Venezuela National Assembly chief: Diosdado Cabello

Diosdado Cabello on 12 December 2012 Diosdado Cabello has been an integral part of President Hugo Chavez's "Bolivarian Revolution"

Under Venezuela's constitution, Diosdado Cabello, head of the National Assembly, is the man who would assume presidential powers until a new president is elected and sworn in.

But Hugo Chavez preferred Vice-President Nicolas Maduro as his successor and when the president's death was announced, Mr Cabello did not appear on the podium.

Nevertheless, he was close to the late leader and is considered a possible candidate for office.

Well connected in the world of politics, business and the military, Diosdado Cabello was long part of Hugo Chavez's inner circle.

The stocky former soldier, whose first name means "God-given", took part in the failed coup in 1992 that first brought Hugo Chavez to public attention.

The pair, who met in Venezuela's military academy, were jailed after the botched attempt to remove then-President Carlos Andres Perez from power.

Mr Cabello went on to become a major player in what President Chavez calls his "Bolivarian revolution".

Loyal comrade

It was during another coup a decade later that Mr Cabello's allegiance to President Chavez was tested.

Diosdado Cabello was Vice-President when Mr Chavez was ousted for 48 hours.

Mr Cabello became the de facto President, but it was one of the shortest terms of office on record.

His first order was to send a group of elite navy troops to rescue Mr Chavez, who was being held prisoner by renegade forces at a base on a Caribbean island.

Mr Cabello's loyalty was rewarded, serving as interior and justice, infrastructure and public works minister.

He also governed the state of Miranda from 2004 until 2008, when he was defeated by opposition candidate Henrique Capriles.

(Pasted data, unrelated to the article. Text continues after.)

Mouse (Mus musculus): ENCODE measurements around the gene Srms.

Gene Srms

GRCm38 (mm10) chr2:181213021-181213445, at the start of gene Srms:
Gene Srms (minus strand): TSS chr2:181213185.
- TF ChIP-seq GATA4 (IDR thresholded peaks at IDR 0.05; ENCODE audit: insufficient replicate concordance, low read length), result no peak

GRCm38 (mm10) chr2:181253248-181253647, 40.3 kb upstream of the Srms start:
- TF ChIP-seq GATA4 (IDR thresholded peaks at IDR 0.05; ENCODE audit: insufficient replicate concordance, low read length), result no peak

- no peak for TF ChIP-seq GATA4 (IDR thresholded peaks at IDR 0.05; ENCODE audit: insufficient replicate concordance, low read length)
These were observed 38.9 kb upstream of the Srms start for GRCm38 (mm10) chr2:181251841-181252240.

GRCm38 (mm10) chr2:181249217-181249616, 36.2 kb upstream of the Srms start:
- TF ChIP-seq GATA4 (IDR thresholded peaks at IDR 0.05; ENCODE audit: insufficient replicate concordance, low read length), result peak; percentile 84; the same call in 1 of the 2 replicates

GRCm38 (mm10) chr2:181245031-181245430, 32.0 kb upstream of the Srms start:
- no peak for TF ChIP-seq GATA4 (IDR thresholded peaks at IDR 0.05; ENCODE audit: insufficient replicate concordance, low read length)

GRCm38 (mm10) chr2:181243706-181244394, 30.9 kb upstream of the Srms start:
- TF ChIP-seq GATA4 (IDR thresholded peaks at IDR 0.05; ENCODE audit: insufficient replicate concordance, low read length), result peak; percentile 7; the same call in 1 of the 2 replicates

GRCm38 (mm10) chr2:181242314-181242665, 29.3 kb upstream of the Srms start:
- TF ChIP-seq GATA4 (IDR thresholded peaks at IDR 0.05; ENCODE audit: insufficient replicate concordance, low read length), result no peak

In 2011 he became Vice-President of the United Socialist Party (PSUV) making him the second most powerful figure in the party after Hugo Chavez.

In early 2012 he was appointed president of the National Assembly and was then re-elected in January 2013.

Politics runs in Mr Cabello's family. His wife, Marleny Contreras, is a congresswoman and his brother, Jose David Cabello, is currently the head of Venezuela's tax authority Seniat.

The political opposition has questioned Diosdado Cabello's business interests and has painted him as one of the "boli-bourgeois" - those who have made good under President Chavez.

No love lost

Nelson Lanz, a journalist for the pro-Chavez website aporrea.org has described Mr Cabello as "the man most hated and vilified by the opposition and not much loved by Chavistas (supporters of President Hugo Chavez)".

"Diosdado Cabello, despite his loyalty, has been a stone in the shoe of the president, since he's a man with a lot of influence over some civil servants and he's known how to position them in key posts in the administration," Mr Lanz wrote.

Nevertheless, Mr Cabello remained close to President Chavez.

He seemed to accept Mr Chavez's decision to name Nicolas Maduro as his preferred successor.

Mr Maduro and Mr Cabello have stood shoulder to shoulder, giving updates on the president's health as he underwent more surgery in Cuba.

But with his contacts in the military, the government and among some business people, Mr Cabello wields considerable power and is thought to harbour his own political ambitions.

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